CSC 341 (Fall 2021)

Lab: Complements and Complexity

\[ \newcommand{\comp}[1]{\overline{#1}} \newcommand{\SAT}{\mathsf{SAT}} \newcommand{\NP}{\mathsf{NP}} \newcommand{\coNP}{\mathsf{coNP}} \newcommand{\NL}{\mathsf{NL}} \newcommand{\coNL}{\mathsf{coNL}} \newcommand{\PATH}{\mathsf{PATH}} \newcommand{\PCLS}{\mathsf{P}} \newcommand{\CoP}{\mathsf{coP}} \]

In today’s lab, we’ll look at logspace as well as begin investigating the relationship between complexity classes, problems, and their complements.

Problem 1: Proper Endpoints

Show that \(A\), the language of properly nested parentheses is in \(L\). For example, (()((())))\(A\) but ()(( is not. (Thanks Adam.)

Problem 2: Problem Complements

The complement of a language \(A\), written \(\comp{A}\), is simply the set of strings not in the language, i.e.,

\[ \comp{A} = \{\, w \mid w \notin A \,\} \]

As a concrete example, recall the definition of \(\SAT\):

\[ \SAT = \{\, \phi \mid \text{\( \phi \) is a satisfiable boolean formula} \,\}. \]

The complement of \(\SAT\) can therefore be defined as:

\[ \comp{\SAT} = \{\, \phi \mid \text{\( \phi \) is not a satisfiable boolean formula} \,\}. \]

For each of the following formulae, determine whether they are in \(\SAT\) or \(\comp{\SAT}\).

  1. \((x_1 \vee x_3) \wedge (x_2 \vee x_3) \wedge (x_1 \vee \comp{x_3}) \wedge (\comp{x_2} \vee x_3)\).
  2. \((x_1 \vee x_2) \wedge (\comp{x_1} \vee \comp{x_2}) \wedge (x_1 \vee \comp{x_2}) \wedge (\comp{x_1} \vee x_2)\).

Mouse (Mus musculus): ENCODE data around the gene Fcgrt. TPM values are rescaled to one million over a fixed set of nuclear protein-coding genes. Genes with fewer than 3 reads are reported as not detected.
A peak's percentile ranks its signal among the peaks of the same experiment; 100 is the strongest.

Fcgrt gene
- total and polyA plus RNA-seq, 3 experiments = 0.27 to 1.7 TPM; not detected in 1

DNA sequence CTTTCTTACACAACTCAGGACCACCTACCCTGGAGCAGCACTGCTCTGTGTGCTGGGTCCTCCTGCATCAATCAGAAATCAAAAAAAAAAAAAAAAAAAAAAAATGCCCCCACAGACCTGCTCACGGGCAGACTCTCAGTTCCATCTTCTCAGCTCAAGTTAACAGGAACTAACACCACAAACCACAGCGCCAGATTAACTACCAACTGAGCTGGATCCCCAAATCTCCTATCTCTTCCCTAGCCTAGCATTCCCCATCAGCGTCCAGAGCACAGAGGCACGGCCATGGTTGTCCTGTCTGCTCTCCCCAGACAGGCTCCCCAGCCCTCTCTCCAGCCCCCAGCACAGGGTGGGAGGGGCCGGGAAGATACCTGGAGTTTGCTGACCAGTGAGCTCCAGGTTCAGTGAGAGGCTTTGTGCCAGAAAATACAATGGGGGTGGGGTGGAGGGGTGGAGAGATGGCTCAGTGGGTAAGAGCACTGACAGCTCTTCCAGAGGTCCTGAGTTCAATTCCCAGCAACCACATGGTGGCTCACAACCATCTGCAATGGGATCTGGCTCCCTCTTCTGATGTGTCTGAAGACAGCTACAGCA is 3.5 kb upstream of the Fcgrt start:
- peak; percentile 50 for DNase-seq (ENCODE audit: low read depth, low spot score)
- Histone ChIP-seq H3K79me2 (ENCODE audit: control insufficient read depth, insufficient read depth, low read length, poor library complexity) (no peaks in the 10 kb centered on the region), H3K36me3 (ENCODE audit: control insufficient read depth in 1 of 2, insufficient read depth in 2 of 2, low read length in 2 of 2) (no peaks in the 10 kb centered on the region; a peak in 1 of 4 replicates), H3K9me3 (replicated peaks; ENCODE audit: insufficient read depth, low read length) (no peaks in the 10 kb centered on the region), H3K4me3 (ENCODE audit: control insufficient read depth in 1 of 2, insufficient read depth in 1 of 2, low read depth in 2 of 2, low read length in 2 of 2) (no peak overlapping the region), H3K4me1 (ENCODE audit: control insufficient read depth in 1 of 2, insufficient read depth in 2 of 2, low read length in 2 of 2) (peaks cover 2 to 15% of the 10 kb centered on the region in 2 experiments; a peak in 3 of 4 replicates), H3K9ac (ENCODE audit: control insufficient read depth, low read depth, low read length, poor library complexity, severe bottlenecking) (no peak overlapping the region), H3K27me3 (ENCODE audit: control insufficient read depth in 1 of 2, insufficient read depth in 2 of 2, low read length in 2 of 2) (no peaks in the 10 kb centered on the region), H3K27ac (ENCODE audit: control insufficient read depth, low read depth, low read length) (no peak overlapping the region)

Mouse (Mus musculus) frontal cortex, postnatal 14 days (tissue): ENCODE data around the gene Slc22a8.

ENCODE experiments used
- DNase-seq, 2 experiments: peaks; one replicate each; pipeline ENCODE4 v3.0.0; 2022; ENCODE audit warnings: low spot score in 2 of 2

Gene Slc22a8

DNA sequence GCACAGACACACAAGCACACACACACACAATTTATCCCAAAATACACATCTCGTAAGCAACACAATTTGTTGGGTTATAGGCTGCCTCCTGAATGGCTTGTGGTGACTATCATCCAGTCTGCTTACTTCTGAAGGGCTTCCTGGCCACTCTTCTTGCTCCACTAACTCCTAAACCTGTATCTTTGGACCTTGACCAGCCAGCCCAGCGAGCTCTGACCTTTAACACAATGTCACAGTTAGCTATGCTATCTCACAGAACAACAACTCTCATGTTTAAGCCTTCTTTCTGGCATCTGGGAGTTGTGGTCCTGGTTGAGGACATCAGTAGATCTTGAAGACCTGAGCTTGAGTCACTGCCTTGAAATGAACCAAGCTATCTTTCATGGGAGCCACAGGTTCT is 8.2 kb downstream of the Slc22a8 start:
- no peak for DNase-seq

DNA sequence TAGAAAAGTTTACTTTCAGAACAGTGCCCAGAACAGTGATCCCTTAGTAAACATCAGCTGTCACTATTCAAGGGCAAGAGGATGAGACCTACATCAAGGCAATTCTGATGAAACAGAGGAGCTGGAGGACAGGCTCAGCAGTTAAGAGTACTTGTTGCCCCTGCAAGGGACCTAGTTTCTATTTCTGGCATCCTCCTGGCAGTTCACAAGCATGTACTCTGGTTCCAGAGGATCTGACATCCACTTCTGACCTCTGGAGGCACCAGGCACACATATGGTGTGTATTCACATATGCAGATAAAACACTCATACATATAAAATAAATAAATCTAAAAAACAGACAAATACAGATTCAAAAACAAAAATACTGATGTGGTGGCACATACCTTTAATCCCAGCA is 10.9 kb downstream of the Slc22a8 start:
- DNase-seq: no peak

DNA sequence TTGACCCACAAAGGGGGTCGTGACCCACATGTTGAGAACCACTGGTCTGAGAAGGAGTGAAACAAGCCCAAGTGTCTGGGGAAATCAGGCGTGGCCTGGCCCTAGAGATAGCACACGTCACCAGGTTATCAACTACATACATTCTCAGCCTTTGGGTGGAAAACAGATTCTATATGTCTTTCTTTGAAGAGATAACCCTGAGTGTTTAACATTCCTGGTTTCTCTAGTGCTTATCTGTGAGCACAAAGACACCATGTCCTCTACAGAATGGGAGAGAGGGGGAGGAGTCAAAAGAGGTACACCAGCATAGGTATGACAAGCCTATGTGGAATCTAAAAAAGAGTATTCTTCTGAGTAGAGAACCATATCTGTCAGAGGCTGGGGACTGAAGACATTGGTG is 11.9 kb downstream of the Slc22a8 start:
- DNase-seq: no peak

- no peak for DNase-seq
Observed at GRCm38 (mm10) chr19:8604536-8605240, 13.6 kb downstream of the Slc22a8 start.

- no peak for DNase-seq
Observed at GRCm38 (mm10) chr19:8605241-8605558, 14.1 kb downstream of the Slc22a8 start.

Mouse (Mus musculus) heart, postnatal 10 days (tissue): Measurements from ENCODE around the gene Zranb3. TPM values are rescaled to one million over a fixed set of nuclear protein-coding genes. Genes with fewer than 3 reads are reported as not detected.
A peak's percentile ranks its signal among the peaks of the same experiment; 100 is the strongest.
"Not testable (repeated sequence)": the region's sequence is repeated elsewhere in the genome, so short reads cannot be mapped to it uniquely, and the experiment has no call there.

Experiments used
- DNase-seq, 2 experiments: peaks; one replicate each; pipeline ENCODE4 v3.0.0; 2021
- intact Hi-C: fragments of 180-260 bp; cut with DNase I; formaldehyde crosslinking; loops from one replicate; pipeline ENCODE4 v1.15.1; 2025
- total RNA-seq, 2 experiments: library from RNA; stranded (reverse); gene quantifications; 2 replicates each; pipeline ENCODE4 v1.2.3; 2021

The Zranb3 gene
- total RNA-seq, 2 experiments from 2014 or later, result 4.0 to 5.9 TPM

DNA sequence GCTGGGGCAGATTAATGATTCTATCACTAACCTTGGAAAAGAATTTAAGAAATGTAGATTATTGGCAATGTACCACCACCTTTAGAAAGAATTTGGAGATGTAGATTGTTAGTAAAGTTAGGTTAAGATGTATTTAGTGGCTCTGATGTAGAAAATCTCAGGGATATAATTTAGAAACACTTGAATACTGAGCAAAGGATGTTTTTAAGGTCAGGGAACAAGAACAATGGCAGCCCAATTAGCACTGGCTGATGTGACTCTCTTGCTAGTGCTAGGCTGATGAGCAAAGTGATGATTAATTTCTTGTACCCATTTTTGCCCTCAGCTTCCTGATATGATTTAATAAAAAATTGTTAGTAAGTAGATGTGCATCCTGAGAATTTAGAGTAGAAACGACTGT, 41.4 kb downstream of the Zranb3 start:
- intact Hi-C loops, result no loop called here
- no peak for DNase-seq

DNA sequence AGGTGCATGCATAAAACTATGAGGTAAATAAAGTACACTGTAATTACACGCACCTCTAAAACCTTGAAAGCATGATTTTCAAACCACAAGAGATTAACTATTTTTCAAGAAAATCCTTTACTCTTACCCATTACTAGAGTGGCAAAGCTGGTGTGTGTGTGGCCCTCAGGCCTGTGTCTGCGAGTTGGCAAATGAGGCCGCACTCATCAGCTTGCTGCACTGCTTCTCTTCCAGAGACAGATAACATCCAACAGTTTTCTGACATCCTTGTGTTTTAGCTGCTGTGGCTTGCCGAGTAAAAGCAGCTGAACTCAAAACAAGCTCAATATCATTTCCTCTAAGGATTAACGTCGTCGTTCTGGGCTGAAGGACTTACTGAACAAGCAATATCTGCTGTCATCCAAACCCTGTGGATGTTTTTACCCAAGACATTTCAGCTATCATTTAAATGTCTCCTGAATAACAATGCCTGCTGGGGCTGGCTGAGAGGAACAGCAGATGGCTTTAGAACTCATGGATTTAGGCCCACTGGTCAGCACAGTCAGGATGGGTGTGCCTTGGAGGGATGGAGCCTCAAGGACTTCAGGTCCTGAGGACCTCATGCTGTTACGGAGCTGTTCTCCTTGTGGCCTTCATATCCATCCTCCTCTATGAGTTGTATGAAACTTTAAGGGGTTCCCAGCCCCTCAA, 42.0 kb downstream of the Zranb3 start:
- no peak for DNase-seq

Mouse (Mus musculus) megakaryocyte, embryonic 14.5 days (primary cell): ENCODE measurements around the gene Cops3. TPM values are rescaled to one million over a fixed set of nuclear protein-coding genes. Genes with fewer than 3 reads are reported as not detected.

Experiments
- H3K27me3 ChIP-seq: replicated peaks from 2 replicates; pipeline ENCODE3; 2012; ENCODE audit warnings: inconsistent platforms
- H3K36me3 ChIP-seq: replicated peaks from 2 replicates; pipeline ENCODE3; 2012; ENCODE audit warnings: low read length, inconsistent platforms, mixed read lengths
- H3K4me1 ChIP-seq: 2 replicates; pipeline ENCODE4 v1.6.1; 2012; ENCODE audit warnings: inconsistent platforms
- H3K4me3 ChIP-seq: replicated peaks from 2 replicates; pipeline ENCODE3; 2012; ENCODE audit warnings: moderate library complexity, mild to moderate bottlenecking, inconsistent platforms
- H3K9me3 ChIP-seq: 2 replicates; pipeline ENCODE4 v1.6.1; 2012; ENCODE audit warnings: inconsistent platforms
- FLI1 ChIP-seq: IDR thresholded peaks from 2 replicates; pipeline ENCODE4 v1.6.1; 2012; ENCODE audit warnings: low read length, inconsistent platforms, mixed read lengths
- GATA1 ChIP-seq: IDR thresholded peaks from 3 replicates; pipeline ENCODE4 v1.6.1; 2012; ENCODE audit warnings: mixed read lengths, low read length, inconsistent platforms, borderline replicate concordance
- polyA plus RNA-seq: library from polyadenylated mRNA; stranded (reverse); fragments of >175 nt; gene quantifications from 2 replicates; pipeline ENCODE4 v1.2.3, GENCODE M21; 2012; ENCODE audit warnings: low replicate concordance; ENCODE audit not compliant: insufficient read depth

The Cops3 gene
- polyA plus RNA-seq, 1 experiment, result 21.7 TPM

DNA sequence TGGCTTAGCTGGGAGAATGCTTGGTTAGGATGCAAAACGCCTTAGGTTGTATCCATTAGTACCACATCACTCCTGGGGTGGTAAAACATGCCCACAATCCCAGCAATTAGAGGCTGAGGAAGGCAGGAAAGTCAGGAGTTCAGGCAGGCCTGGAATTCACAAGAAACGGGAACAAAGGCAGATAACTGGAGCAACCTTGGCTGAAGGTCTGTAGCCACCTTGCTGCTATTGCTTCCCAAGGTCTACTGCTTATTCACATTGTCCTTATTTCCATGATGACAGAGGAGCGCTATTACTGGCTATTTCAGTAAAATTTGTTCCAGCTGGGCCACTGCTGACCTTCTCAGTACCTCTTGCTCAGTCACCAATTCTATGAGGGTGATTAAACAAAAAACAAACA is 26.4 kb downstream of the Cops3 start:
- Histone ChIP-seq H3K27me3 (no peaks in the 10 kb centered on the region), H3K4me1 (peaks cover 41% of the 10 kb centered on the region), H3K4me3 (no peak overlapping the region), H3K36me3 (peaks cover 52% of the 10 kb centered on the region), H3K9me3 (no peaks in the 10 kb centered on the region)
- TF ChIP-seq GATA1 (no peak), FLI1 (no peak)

Problem 3: Verifying Complements

Analogously, we can consider complexity classes whose languages consist of the complements of languages in the original class. We prefix such classes with “co.” For example, the class of languages that are complements of languages in \(\NP\) is \(\coNP\). In the \(\NP\) case, we can think of \(\coNP\) as the class of language complements with verifiers that take an input and certificate that report whether the input is not in the original language.

  1. An important question we might ask is whether solving a problem’s complement is as easy as solving the original problem. In terms of classes, this amounts to asking the question: \(\NP = \coNP\)? To get at this problem, let’s first consider the left-to-right direction of this claim. Suppose that we know that a language \(A\) is in \(\NP\); thus, we know that there exists a verifier for \(A\). Describe your best attempt at building a verifier for \(\comp{A}\) using this assumed verifier for \(A\). Describe where your attempt fails.

  2. Now, let’s consider the right-to-left direction. Suppose we know that \(\comp{A} \in \coNP\); thus, we know there exists a verifier for \(\comp{A}\). Describe your best attempt at building a verifier for \(A\) using this assumed verifier for \(\comp{A}\). Describe where your attempt fails.

  3. Finally, summarize your findings from the previous two parts. What is the fundamental difficulty that you encountered when trying to build verifiers in either direction? What does this imply about the relationships between the two classes? Is it clear whether \(\NP \subseteq \coNP\) or \(\coNP \subseteq \NP\)?

Problem 4: Easy Complements

The final section (8.6) of the reading highlights a surprising fact, \(\NL = \coNL\)! That is, even though we have difficulty navigating between “yes” and “no” answers in \(\NP\), we can do so easily in \(\NL\)! The proof that \(\NL = \coNL\) is straightforward—show that \(\comp{PATH} \in \coNL\)—but the construction is a bit tricky and specific to fit within logspace bounds.

For this exercise, to get a sense of the weirdness involved with reasoning about complements, let’s consider a simpler case: \(\PCLS = \CoP\).

  1. Prove that \(\PCLS = \CoP\). Make sure to prove both directions of this claim.
  2. Why does this proof not translate to a proof that \(\NP = \coNP\).